The two worst teams in the MLS squared off on Sunday, and we were left with 90 minutes of uninspiring soccer. Both teams had a few solid chances, but the defenses were always able to scramble just enough to keep the ball out of the net, leaving the game to end in a scoreless draw. Perhaps the worst part of this is that I really don’t have any goals to break down. Looks like we have to just proceed to the other stuff then.
The starting lineup
Over the past few weeks, I have noted that the Rapids have played their best when they have at least one true striker on the field, but the Rapids were without Yannick Boli this weekend because of the late game craziness in Minnesota.
Logically, we would expect someone like Niki Jackson to step into Boli’s spot and Kellyn Acosta replace a player like Nana Boateng. Instead, Acosta replaced Boli. This resulted in Dillon Serna being moved up top alongside Shkelzen Gashi, Cole Bassett moving to the 10, and Acosta taking up the 8 spot with Boateng. Basically, this meant we reverted back to playing without a striker on the field, and shockingly enough we struggled to really get forward. Who would have thought?
On another note, it seemed silly to me to move Bassett to the 10. Yes, Acosta wasn’t really effective there when we tried that experiment, but why Bassett? He was part of the MLS team of the week when he played at the 8 last week, and he’s 17 with only a few MLS games under his belt. Let him play his natural position and continue to get accustomed to the pro game because we know (or at least hope) he won’t be our 10 going forward.
Lastly, I’m pretty done seeing Deklan Wynne on an MLS field. I’ll just leave it at that.
No real attacking plan
The more I watched the game, the more I saw one of two things whenever the Rapids got to the final third: They would either work to the ball for a cross—which isn’t very effective when you have no striker—or whoever had the ball would go solo.
As much as I didn’t like the Rapids starting Serna and Gashi up top, they made a number of clever little runs that would be ignored by those around them. Instead, players would just take the ball and dribble until they lost the ball or take a 30-yard shot.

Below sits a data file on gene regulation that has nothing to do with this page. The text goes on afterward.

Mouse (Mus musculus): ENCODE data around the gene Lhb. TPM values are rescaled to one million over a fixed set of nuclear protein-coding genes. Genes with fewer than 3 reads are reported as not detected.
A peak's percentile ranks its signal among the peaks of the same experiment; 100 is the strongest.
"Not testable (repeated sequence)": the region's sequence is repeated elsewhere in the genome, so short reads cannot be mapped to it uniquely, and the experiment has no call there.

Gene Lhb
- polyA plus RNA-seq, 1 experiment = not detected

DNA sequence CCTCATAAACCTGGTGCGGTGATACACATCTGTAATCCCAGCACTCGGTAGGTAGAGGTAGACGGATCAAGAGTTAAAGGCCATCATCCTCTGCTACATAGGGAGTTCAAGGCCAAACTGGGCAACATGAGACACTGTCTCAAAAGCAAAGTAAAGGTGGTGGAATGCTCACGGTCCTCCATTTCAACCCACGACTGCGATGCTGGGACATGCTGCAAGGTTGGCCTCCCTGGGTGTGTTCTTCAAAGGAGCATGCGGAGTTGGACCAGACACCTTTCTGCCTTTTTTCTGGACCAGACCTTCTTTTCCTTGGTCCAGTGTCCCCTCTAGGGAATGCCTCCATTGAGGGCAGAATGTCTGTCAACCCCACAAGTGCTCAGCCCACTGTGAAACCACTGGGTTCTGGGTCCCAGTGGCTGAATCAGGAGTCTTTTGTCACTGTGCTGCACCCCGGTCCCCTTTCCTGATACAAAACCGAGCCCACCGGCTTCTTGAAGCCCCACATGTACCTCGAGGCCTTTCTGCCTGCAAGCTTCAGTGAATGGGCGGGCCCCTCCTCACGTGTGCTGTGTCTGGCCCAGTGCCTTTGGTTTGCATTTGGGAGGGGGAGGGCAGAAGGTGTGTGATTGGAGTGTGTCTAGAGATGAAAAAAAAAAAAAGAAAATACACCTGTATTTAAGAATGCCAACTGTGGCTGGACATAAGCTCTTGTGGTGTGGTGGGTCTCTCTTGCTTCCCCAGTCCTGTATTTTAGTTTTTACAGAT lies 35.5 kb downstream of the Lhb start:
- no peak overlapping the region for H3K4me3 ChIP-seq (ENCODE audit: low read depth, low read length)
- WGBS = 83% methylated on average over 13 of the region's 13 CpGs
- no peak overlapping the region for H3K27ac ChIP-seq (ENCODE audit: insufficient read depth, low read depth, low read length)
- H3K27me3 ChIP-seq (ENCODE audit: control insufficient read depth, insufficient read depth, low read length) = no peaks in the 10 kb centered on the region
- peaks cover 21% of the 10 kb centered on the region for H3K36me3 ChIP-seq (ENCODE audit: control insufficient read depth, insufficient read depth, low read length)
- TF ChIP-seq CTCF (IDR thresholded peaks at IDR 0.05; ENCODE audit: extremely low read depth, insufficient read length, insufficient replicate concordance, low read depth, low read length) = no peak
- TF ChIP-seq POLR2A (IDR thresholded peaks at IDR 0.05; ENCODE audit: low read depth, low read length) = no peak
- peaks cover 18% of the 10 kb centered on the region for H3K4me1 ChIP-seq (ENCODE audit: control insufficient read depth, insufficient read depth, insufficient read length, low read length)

If you are going to play without a true target man, you need to have a game plan of how you want to work the ball, and you should be making a number of little one-two’s. None of that seemed apparent on Sunday.
Sam Vines helped (kind of)
Sam Vines made his debut coming on at the start of the second half, and he did help shore up the defense a little.
In the first half, Deklan Wynne was playing left back, and he was getting utterly roasted. It seemed like San Jose was getting dangerous crosses off from their right side every other minute.
In the second half, however, the crosses seemed, for the most part, a little less dangerous. For perspective, let’s look at the San Jose crossing maps.
The number of crosses from the right side is pretty similar for each half, but look at the location. When crosses are hit from the side of the 18, they tend to be a little more dangerous, and the outside back is typically more at fault. As we can see, the crosses in the first half were from much more dangerous locations than the second half when San Jose had to settle for early crosses a lot.
To give credit where it is due, the one thing Wynne did better than Vines was get forward. Wynne himself got in a number of crosses on the offensive side of things in the first half, and Vines was not able to flash his offensive game much. Keep in mind Vines had four assists during his time in Charlotte this season, so we do have something to look forward to on the offensive side of things.
Finally, this looked like a battle for last place
Even entering the game, San Jose was guaranteed to finish as the worst team in the MLS this year, but this was still clearly the two worst teams in the league. There were a number of wasted chances. There was poor defending all around. It was clear that neither of these teams were very good, and that didn’t do much to provide much excitement.
If I was Coach Hudson, I would throw everything at the wall next weekend and see what sticks. Start Bassett. Start Vines. Start Jackson or Boli (or both). Tell the whole XI to go out and play free and be themselves. Who knows, we might just find a gem or a new play style in the process.